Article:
turns out this art damaged pop breakfast ends up
    being a massive meal
    11) Banking rock guitar off the invisble forcefields
    Ultralyd Ultrahits the Ultraspot again
    quick and gone
    12) manic math rock with the space phasers to close
    baby’s gpt them high speed Brutal Blues
    13) Noxagt – not angst – got axe – now exacting
    Jackson Pollock splatter almost felt like two songs
    fighting over one, nuff said, but not enough played
    14) Abuseman is back after an initial Greatest Hits
    pygmies on pluto? bokonon no 1?
    I’m not sure where the field recordings stop
    and the layering starts or vicer versa, but
    international noise conspiracies are great

    This record is a good argument for broadcasting a Stavanger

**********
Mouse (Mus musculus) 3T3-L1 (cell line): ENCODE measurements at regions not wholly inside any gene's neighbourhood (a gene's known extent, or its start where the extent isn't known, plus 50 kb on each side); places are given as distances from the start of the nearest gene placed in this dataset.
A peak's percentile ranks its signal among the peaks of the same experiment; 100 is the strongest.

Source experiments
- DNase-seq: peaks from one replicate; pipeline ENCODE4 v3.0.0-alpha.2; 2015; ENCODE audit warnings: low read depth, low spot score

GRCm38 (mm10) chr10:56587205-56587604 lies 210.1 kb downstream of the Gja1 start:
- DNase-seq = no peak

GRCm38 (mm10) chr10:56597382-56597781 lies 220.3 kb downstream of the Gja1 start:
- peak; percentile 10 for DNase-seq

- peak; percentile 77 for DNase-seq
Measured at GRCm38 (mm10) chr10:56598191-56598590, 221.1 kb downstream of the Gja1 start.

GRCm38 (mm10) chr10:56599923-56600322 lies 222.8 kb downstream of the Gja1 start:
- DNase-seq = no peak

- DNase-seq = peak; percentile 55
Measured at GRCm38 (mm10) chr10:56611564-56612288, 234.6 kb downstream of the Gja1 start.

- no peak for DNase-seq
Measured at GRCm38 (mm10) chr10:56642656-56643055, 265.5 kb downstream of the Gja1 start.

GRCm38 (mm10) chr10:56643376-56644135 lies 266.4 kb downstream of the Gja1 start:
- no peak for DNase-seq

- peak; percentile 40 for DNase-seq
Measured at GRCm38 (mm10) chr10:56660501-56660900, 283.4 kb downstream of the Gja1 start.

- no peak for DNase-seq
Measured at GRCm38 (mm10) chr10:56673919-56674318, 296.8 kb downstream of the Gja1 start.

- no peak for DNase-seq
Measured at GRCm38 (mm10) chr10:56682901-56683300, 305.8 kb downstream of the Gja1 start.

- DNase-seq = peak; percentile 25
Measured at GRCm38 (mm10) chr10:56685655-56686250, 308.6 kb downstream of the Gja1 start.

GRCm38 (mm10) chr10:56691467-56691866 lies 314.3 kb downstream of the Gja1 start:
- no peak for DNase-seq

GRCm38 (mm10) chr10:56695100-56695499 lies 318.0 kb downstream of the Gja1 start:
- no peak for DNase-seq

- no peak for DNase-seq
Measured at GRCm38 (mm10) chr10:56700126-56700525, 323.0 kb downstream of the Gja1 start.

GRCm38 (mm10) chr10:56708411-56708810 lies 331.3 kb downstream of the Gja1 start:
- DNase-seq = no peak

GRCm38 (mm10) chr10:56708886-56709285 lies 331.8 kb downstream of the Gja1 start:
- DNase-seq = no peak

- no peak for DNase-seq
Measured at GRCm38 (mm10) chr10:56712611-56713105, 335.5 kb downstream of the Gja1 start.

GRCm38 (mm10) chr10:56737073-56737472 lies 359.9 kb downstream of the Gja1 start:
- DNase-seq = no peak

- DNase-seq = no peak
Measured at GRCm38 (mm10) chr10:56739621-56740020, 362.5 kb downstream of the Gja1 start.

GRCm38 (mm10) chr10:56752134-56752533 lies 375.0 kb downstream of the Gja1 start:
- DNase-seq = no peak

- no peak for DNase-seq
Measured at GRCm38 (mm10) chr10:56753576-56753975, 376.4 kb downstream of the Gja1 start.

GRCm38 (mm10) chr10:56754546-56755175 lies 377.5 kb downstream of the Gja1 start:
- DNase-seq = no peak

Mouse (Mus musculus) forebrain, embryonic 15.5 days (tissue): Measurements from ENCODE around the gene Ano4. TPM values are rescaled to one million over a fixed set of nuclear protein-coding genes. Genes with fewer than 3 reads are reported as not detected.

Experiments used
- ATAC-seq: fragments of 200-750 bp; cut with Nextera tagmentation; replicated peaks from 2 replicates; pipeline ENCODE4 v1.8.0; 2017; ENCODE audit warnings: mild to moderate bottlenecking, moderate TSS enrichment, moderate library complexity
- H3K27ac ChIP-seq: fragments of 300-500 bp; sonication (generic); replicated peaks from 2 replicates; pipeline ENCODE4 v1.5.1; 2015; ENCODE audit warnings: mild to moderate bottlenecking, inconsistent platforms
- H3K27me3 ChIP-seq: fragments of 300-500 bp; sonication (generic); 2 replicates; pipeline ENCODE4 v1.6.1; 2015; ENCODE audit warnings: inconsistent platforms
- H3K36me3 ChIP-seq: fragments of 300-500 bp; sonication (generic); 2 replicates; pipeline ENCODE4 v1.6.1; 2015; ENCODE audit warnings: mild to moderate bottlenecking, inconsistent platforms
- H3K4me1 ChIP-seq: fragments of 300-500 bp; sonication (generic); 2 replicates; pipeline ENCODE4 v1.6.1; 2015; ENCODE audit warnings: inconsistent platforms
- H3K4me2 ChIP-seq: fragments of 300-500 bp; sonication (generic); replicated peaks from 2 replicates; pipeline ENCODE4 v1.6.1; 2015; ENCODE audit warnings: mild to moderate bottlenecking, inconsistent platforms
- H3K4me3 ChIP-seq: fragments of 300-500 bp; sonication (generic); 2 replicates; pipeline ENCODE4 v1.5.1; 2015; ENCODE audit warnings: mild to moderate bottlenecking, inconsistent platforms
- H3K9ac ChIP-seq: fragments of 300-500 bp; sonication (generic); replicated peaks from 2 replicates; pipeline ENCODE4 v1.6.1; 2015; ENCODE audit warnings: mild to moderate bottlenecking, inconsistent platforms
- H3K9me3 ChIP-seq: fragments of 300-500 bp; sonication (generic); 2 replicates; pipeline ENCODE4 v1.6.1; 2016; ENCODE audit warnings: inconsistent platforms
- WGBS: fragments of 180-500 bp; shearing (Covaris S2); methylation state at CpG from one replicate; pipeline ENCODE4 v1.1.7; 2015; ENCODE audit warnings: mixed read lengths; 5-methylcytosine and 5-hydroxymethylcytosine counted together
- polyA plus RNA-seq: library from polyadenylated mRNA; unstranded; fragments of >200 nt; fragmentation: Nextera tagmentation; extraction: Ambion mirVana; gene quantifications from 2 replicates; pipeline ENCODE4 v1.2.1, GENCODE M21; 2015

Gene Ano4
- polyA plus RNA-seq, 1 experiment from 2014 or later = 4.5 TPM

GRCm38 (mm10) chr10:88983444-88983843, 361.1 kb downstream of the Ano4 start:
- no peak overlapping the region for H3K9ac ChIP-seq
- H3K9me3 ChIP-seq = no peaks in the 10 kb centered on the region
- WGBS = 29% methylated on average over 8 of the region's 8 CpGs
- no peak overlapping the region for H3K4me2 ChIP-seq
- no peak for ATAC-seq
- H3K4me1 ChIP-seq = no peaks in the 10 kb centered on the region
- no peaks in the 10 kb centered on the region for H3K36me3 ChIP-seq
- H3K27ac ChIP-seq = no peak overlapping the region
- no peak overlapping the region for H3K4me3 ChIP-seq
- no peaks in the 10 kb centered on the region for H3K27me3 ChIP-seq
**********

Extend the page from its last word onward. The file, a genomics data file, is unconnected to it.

festival, the album splits sort of into two halves, the first
    drum-driven heavy but not slow rock, and the second a more
    tweaked, twisted take with still heaviness. There’s a unifying
    element to the fine diversity here. Stavanger sound? Even the city’s
    name, Stavanger… starve for anger, stay anchor, scavengers
    rings in my mind after this excellent comp.

    -Thurston Hunger

  • Reviewed by Thurston Hunger on April 16, 2014 at 5:05 pm
  • Filed as 12-inch,A Library
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  • Tunabunny – “Kingdom Technology” – [Hhbtm]

    Two and a bunny? Turner Bunny (as in Mike Turner who runs
    Happy Happy Birthday To Me Records?) Not sure why I can
    hang (barely) with a band named “Child Abuse” but “Tunabunny”
    gives me pause. They’ve been around for a while (2009), and